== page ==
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Sachiko Takahama, Takatsune Kumada, Jun Saiki; Perception of other's action influences performance in Simon task. Journal of Vision 2005;5(8):396. doi: https://doi.org/10.1167/5.8.396.
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© ARVO (1962-2015); The Authors (2016-present)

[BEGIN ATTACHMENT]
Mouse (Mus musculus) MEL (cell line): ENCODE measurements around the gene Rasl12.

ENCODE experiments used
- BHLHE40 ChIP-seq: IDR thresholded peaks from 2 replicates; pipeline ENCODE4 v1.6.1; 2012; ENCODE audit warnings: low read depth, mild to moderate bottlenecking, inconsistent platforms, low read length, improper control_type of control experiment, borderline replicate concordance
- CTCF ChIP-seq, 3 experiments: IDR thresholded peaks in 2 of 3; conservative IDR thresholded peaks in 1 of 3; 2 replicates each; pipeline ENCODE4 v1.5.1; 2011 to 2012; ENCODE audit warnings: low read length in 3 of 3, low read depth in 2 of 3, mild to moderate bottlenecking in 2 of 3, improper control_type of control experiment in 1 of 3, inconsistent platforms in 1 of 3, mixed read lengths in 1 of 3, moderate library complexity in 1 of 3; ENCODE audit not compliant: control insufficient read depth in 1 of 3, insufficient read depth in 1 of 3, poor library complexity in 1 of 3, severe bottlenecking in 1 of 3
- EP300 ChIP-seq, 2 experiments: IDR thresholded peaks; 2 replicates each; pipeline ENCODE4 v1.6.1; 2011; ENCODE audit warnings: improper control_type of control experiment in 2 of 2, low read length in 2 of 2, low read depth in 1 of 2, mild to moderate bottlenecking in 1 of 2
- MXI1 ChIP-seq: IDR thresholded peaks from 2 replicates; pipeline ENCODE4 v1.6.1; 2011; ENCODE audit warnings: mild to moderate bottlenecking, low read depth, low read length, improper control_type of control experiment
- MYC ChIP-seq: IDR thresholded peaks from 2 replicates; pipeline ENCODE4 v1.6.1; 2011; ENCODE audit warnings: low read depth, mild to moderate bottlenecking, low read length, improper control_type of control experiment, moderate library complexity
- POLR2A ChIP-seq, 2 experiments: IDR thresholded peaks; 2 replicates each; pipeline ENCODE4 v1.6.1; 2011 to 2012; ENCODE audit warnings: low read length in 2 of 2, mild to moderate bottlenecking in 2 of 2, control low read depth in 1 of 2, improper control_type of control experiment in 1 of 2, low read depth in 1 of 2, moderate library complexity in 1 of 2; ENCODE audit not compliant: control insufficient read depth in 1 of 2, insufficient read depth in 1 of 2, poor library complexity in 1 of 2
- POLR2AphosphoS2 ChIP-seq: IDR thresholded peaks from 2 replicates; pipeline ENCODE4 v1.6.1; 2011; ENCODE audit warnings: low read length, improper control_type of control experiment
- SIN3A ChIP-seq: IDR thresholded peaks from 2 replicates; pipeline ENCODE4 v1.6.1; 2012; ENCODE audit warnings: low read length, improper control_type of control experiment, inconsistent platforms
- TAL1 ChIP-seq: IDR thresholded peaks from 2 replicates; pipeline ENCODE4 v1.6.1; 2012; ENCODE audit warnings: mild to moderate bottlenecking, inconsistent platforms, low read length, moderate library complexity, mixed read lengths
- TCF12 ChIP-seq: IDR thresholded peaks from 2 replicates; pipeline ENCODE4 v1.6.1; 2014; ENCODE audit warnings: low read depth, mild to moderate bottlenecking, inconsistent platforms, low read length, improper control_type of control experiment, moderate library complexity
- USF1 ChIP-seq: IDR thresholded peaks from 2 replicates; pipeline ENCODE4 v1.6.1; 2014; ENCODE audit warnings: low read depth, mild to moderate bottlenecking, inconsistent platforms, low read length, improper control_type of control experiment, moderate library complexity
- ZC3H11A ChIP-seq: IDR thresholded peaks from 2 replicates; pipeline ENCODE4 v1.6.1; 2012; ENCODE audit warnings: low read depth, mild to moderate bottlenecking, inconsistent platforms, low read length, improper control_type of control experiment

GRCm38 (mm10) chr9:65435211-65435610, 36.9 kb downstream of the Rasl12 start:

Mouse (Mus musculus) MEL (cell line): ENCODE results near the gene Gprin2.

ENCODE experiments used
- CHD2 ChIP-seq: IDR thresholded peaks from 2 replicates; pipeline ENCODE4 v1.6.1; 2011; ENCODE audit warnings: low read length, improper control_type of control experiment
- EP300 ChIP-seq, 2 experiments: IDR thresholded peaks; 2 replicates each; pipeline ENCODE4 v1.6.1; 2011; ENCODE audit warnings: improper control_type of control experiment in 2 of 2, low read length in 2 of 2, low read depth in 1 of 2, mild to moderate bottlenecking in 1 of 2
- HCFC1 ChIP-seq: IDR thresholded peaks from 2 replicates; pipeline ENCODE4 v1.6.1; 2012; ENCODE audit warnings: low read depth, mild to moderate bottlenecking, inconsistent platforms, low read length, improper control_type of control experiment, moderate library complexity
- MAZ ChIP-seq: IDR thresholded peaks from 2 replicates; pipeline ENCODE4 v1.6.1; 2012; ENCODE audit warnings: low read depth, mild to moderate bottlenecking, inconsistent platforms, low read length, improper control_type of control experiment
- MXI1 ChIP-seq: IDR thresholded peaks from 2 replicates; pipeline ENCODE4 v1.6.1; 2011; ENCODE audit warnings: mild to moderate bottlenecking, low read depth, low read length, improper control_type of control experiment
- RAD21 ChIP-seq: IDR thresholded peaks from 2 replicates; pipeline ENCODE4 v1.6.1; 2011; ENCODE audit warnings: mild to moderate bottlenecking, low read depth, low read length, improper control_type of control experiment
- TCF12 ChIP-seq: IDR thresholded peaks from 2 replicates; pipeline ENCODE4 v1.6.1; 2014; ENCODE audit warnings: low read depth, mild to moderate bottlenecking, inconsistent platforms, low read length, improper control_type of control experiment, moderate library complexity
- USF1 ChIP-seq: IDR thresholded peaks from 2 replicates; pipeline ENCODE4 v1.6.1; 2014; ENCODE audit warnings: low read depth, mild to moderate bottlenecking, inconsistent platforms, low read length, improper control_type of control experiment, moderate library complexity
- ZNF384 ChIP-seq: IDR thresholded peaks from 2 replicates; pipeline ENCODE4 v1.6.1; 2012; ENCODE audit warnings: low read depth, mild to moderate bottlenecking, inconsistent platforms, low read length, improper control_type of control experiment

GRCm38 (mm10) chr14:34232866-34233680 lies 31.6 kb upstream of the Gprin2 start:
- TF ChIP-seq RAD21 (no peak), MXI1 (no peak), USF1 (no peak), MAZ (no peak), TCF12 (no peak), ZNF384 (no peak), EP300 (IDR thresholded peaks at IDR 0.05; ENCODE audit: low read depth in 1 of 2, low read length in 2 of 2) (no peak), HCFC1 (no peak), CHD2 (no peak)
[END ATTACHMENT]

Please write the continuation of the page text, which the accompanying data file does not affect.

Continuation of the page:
Most of our actions are influenced by the social context, in particular, by the presence of others and the actions performed by others. Previous studies have shown that observing others' actions can affect individual performance of the same actions. In order to investigate the effects of the presence of others on an individual's performance of the Simon task, we conducted three experiments in three conditions: individual (only individual presented), joint (two persons performed simultaneously), and nojoint condition (two persons present while only one performed). We developed a new Simon task paradigm, in which each person only responded to on trials designated by special fixation point style. In Experiment 1, two persons performed a Simon task sitting side by side. Simon effect was observed in every condition when the same person made a response in two consecutive trials (‘go’ trial), whereas Simon effect was observed after another person made a response (‘no-go’ trial) only in the joint condition. In Experiment 2, we examined whether Simon effect was observed when a person performed with another person whose color-key assignment was reversed. The result showed no Simon effect in the joint no-go condition. In Experiment 3, two persons with the same color-key assignment performed the task sitting face to face or side by side. In face to face condition, there was no Simon effect in joint no-go condition. These results showed that after go trial Simon effect always occurs and that after no-go trial Simon effect occurs in only the joint condition in which two persons with the same color-key assignment performed the Simon task sitting side by side. This suggests that one's own actions and others' actions are represented in a functionally equivalent way in particular situations. We will discuss a possibility that other's existence, perception of other's action, and the sight of others affect our action in terms of sequential analyses of S-R compatibility in the preceding trial.
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